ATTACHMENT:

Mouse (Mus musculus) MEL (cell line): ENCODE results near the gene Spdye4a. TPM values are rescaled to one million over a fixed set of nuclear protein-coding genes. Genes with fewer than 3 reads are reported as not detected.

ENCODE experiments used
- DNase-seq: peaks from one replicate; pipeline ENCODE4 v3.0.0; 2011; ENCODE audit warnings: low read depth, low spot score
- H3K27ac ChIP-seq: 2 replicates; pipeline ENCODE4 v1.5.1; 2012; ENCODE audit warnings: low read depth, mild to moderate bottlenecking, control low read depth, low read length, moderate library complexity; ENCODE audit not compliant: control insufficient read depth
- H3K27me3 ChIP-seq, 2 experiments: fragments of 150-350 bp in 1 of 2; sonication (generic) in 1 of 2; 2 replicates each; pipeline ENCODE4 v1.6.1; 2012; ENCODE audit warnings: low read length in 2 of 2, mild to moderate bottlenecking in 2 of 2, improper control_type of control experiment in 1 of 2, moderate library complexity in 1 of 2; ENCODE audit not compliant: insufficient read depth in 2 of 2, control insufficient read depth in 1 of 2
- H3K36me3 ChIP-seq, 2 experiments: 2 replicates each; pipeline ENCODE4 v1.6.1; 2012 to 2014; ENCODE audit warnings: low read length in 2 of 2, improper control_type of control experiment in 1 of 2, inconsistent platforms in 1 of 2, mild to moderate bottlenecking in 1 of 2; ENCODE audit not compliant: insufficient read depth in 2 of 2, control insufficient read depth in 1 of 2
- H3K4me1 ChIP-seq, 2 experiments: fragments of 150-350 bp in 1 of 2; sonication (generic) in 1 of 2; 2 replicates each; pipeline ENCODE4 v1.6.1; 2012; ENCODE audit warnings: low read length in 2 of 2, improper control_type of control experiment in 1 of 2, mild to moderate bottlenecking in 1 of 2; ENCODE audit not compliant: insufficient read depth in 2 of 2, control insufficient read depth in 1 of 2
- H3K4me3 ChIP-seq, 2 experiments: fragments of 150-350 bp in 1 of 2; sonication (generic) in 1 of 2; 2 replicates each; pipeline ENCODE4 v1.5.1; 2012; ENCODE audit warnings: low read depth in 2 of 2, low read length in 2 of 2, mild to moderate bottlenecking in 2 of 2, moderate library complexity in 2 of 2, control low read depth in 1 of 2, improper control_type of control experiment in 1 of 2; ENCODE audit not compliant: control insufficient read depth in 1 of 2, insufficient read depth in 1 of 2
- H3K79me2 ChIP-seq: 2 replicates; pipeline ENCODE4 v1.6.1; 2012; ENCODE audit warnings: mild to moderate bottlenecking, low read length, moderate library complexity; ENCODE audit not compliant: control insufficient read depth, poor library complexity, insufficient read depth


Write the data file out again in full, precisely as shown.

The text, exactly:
Mouse (Mus musculus) MEL (cell line): ENCODE results near the gene Spdye4a. TPM values are rescaled to one million over a fixed set of nuclear protein-coding genes. Genes with fewer than 3 reads are reported as not detected.

ENCODE experiments used
- DNase-seq: peaks from one replicate; pipeline ENCODE4 v3.0.0; 2011; ENCODE audit warnings: low read depth, low spot score
- H3K27ac ChIP-seq: 2 replicates; pipeline ENCODE4 v1.5.1; 2012; ENCODE audit warnings: low read depth, mild to moderate bottlenecking, control low read depth, low read length, moderate library complexity; ENCODE audit not compliant: control insufficient read depth
- H3K27me3 ChIP-seq, 2 experiments: fragments of 150-350 bp in 1 of 2; sonication (generic) in 1 of 2; 2 replicates each; pipeline ENCODE4 v1.6.1; 2012; ENCODE audit warnings: low read length in 2 of 2, mild to moderate bottlenecking in 2 of 2, improper control_type of control experiment in 1 of 2, moderate library complexity in 1 of 2; ENCODE audit not compliant: insufficient read depth in 2 of 2, control insufficient read depth in 1 of 2
- H3K36me3 ChIP-seq, 2 experiments: 2 replicates each; pipeline ENCODE4 v1.6.1; 2012 to 2014; ENCODE audit warnings: low read length in 2 of 2, improper control_type of control experiment in 1 of 2, inconsistent platforms in 1 of 2, mild to moderate bottlenecking in 1 of 2; ENCODE audit not compliant: insufficient read depth in 2 of 2, control insufficient read depth in 1 of 2
- H3K4me1 ChIP-seq, 2 experiments: fragments of 150-350 bp in 1 of 2; sonication (generic) in 1 of 2; 2 replicates each; pipeline ENCODE4 v1.6.1; 2012; ENCODE audit warnings: low read length in 2 of 2, improper control_type of control experiment in 1 of 2, mild to moderate bottlenecking in 1 of 2; ENCODE audit not compliant: insufficient read depth in 2 of 2, control insufficient read depth in 1 of 2
- H3K4me3 ChIP-seq, 2 experiments: fragments of 150-350 bp in 1 of 2; sonication (generic) in 1 of 2; 2 replicates each; pipeline ENCODE4 v1.5.1; 2012; ENCODE audit warnings: low read depth in 2 of 2, low read length in 2 of 2, mild to moderate bottlenecking in 2 of 2, moderate library complexity in 2 of 2, control low read depth in 1 of 2, improper control_type of control experiment in 1 of 2; ENCODE audit not compliant: control insufficient read depth in 1 of 2, insufficient read depth in 1 of 2
- H3K79me2 ChIP-seq: 2 replicates; pipeline ENCODE4 v1.6.1; 2012; ENCODE audit warnings: mild to moderate bottlenecking, low read length, moderate library complexity; ENCODE audit not compliant: control insufficient read depth, poor library complexity, insufficient read depth